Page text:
Sponsor a child in Syria
Syria has been a hard place to grow up in for many decades due to poverty, high food prices and poor employment prospects. On top of this, ongoing violence since 2011 has led to millions of families being forced from their homes.
SOS Children has worked with Syrian children since the 1970s, and is delivering essential and widespread emergency relief to help them cope during this difficult time.
You can help Syrian children by sponsoring a child with SOS Children:
Once the intellectual and political centre of the Muslim world, Syria has always been a meeting place of east and west. In recent times, however, life has been hard for Syrians. Rising food prices, high unemployment and overstretched resources have meant poor living standards, and Syria has for a long time been a destination for refugees from neighbouring countries.
A population displaced by conflict
Life has become harder still since civil unrest turned into war in 2011. So far, the conflict has forced over a million people from their homes and many have fled into neighbouring countries – estimates suggest 5,000 people leave every day. Four million people are in need of humanitarian aid, and the number continues to grow.
Children driven from home
Over half of those in need of help are children. Of the 5,700 people we help in Syria, the overwhelming majority are mothers and their infant children, forced from their homes by the violence. Many are living in temporary shelters with hundreds of other families, separated from their homes and possessions and often lacking even the most basic essentials.
An uncertain future
Without the stability of a home, parents cannot take proper care of their children. Education, health and nutrition, sanitation and even safe drinking water are all in short supply. Before the war, things were improving slowly for Syrian children, but change was highly dependent on the state of the economy. Slow growth has been halted and reversed by the conflict and once again the outlook is precarious for young people.
Our Work in Syria
Coping with war
Along with other charities, SOS Children is engaged in intensive emergency relief to help both children and adults who have been forced from their homes by the war. In August 2012, we redoubled our efforts to match the severity of the situation in Damascus, where we helped 4,000 displaced families, providing somewhere to sleep and supplying essentials such as clothes, medicine and bedding.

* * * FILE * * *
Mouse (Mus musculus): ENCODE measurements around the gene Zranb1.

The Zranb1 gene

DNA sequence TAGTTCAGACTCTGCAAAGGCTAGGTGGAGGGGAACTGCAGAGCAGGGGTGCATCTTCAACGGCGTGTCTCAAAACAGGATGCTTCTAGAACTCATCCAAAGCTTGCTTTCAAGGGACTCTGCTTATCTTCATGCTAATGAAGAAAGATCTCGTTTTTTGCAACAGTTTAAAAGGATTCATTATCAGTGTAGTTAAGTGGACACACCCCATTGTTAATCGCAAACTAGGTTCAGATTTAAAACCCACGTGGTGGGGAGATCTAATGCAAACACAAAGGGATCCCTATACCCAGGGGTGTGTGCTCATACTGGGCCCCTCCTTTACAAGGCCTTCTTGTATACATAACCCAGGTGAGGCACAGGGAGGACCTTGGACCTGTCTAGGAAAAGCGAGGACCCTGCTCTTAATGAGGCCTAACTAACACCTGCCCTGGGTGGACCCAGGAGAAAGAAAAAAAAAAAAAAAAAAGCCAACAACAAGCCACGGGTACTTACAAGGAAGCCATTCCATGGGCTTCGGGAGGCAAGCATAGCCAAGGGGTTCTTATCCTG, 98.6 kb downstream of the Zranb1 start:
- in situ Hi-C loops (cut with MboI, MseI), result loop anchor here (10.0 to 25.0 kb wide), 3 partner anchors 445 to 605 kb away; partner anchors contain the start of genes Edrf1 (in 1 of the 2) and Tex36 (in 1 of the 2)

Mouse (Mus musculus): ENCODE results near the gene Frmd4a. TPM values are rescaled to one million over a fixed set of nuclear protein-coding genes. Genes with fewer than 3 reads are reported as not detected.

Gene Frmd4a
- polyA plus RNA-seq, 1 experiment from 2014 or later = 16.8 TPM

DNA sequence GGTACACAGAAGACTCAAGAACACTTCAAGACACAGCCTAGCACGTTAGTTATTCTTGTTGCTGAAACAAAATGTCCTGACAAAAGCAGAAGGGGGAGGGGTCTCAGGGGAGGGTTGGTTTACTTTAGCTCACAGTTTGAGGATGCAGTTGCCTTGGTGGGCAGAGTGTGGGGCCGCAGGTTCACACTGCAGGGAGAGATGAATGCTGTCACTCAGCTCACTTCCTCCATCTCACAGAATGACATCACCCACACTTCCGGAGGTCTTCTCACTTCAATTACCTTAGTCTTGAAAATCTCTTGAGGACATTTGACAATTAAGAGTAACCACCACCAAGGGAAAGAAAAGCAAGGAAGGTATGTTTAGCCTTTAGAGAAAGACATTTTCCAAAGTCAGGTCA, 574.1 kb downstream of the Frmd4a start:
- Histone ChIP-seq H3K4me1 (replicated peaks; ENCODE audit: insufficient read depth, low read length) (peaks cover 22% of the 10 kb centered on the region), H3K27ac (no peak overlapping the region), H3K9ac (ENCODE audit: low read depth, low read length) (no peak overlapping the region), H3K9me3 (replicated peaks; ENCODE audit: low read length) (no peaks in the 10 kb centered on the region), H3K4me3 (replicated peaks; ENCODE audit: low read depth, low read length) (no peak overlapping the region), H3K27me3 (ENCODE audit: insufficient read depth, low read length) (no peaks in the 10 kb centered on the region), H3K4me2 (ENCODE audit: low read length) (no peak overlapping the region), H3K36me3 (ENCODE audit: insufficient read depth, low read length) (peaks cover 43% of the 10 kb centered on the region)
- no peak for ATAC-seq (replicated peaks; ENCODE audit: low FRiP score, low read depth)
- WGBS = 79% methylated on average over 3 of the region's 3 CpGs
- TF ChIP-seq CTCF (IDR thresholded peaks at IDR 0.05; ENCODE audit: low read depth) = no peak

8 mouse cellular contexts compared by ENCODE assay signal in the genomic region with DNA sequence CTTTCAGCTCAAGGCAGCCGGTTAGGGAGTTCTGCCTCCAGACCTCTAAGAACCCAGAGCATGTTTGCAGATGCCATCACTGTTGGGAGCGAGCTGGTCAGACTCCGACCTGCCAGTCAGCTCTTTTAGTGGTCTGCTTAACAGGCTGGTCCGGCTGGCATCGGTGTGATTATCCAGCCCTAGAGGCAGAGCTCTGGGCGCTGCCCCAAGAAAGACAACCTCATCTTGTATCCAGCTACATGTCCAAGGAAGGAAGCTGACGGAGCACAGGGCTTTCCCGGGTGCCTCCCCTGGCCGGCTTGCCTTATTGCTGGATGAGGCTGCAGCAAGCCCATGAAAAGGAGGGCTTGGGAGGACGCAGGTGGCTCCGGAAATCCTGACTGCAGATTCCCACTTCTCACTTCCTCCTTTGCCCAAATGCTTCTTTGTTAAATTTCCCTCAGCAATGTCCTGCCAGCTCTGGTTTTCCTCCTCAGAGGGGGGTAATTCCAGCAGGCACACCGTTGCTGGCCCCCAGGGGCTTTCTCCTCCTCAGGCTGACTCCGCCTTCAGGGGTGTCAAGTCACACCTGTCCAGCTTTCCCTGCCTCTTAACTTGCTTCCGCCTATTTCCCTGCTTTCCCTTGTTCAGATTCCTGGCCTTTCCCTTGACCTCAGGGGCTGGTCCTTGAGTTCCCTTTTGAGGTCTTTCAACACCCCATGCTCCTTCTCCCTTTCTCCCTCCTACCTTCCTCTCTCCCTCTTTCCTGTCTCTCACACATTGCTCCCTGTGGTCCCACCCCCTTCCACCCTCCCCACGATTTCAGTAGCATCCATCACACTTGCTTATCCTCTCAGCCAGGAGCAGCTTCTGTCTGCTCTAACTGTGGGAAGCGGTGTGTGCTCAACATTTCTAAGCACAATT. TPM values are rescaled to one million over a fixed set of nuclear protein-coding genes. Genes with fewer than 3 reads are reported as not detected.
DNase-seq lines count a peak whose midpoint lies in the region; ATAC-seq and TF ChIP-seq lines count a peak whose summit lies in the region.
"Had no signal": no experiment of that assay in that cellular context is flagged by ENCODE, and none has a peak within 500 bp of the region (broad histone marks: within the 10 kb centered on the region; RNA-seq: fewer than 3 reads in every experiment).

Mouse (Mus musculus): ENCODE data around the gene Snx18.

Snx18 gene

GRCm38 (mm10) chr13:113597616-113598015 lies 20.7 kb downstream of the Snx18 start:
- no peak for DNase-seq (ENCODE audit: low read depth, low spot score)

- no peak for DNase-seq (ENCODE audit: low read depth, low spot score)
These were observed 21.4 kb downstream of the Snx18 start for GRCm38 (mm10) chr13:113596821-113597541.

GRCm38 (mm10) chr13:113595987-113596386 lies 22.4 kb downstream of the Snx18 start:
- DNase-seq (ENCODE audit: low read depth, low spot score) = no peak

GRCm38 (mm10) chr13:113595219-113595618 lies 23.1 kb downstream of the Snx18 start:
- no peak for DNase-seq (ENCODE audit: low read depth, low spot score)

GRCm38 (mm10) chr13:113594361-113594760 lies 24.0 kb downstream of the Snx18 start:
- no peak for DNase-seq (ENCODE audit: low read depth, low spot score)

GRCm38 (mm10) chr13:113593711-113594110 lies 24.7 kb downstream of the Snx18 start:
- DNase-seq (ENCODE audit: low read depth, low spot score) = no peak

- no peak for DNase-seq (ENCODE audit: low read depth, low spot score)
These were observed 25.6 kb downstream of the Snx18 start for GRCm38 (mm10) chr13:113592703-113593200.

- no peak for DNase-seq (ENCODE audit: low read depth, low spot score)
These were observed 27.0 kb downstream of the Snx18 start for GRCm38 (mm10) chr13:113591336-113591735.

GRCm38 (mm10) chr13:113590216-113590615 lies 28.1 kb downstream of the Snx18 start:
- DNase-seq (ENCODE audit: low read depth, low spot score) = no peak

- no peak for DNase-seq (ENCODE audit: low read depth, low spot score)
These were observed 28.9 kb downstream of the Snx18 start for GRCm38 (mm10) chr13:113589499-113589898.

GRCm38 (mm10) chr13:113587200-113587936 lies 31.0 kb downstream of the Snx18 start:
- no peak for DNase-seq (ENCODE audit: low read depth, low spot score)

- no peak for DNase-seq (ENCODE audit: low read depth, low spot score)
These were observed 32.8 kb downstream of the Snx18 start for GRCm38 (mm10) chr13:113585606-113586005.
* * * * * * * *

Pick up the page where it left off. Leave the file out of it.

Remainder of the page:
Over the coming months, we hope to reach out to 15,000 of the most vulnerable people in Syria. We are also working hard to ensure children remain in education throughout the disruption, paying school fees and supplying educational equipment. To the many young mothers we are helping, we supply nappies, baby food and other essential equipment so that they can properly look after their infant children. Our three decades of experience in Syria enable us to make the best use of our relationships with UN agencies, local NGOs and others to help the worst-affected get through this difficult time.
Throughout the crisis, we have continued to help children in our Villages across Syria:
We began working in Syria in 1981 when the first SOS Children's Village was built in Qodsaya, near the capital of Damascus. On the side of a hill on the road towards Lebanon, the Village cares for children in a number of family houses.
In 1996, an SOS Social Centre was established in Darayya, a suburb of Damascus with a community outreach programme providing meals for single mothers and their children and vocational training for women and young people to help them find employment.
A second Village and a nursery opened in 1998 in Khan El Assal, near Aleppo, Syria's second largest city. Due to increased violence and constant fear, the children living in our Aleppo Village were moved to our Village in Damascus in September 2012. We keep hope that once peace is restored in Syria, the Children's Village in Aleppo will once again be filled with the sounds of happy children.
Now more than ever, Syria's most vulnerable children need the help of supporters like you.